How to run a contact center – from home

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In this opinion piece, Kelly Brickley, Enterprise Telecommunications Solutions Consultant at Digital Island, draws on her white paper to explain why it’s vital for contact centers to be lone wolves, rather than to follow the herd.

New technology means that contact centers can operate just as efficiently from a distance.

One of the main by-products of Covid-19 has been the need for businesses – and even central agencies like contact centers – to work from home.

It sounds like a contradiction in the terms: a contact center and working from home? But what we’ve seen throughout the pandemic is that there is cloud-based technology that can not only make working from home easier, but also add new, highly efficient capabilities to contact centers, providing huge benefits to the company.

Anyone who supports customers through a contact center knows that data and KPIs are essential in a contact center to ensure that inbound workload is handled within a reasonable time frame and that customers don’t languish in a queue. .

However, it is a delicate balancing act. On the one hand, you want to provide your customers with a high level of service – where they don’t wait too long to speak to someone, and their request, complaint, or support issue is resolved as quickly and painlessly as possible. It is preferably on the first call, without going from pillar to post.

On the other hand, from an operational point of view, you need to maximize efficiency. After all, every second that an agent engages with a client costs you money. Each inbound or outbound interaction includes the labor expense and the dollar value of the call itself.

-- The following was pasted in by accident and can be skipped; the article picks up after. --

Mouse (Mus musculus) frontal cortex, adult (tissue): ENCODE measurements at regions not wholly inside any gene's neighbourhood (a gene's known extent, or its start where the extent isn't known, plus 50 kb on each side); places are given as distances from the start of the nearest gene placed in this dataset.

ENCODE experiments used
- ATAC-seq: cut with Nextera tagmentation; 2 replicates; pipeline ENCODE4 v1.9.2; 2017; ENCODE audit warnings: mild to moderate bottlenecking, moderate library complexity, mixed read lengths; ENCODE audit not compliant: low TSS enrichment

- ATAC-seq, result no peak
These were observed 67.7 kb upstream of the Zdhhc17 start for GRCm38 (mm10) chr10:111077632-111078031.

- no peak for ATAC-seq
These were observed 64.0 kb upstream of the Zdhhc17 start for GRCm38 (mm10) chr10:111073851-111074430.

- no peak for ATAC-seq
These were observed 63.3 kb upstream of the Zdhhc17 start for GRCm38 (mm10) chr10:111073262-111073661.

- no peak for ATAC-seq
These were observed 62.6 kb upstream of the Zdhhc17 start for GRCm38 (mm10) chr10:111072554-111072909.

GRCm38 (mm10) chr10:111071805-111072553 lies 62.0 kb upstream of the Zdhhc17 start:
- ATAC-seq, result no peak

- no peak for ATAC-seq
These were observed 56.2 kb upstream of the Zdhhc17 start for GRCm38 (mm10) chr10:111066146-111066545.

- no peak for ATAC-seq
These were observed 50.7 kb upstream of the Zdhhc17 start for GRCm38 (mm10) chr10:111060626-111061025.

It is therefore essential to achieve this perfect balance between customer service and operating costs.

So what to do? Well, when setting KPIs you can follow the herd and accepted industry standards or take a lone wolf stance and focus only on what matters to your business – what works for you. your customers ; what you can realistically afford and achieve.

Realistic expectations
The mean processing time (AHT) is a key metric. But by telling agents that contacts should not exceed “X” minutes (because that means you need more people and it will cost too much), it encourages negative behaviors, such as rushing the customer, creating a record for another department to manage, miss opportunities to sell or educate customers on how to self-serve.

Customers experience double-dealing – when they just want their problem handled smoothly and efficiently, and solved quickly, by one person, the first time. Their initial investment of “X minutes” with the first agent can potentially be doubled or tripled when they enter a “pass the package” cycle. When they need to explain their problem repeatedly, it’s understandable that their attitude towards your help desk is negative.

COPC’s 2020 Consumer Experiences and Opinions: A Year Like No Other benchmark series reports: “Customers who transfer are less satisfied than those who do not transfer.”

The loss of positive customer perception is a high price to pay for rigidly adhering to an inadequate package or AHT.

It may only take a few minutes to adjust your AHT to get an initial resolution. So while you may need to negotiate a bit more time and money, the investment in improving the customer experience will likely reward you in terms of customer satisfaction, value, and ultimately, loyalty.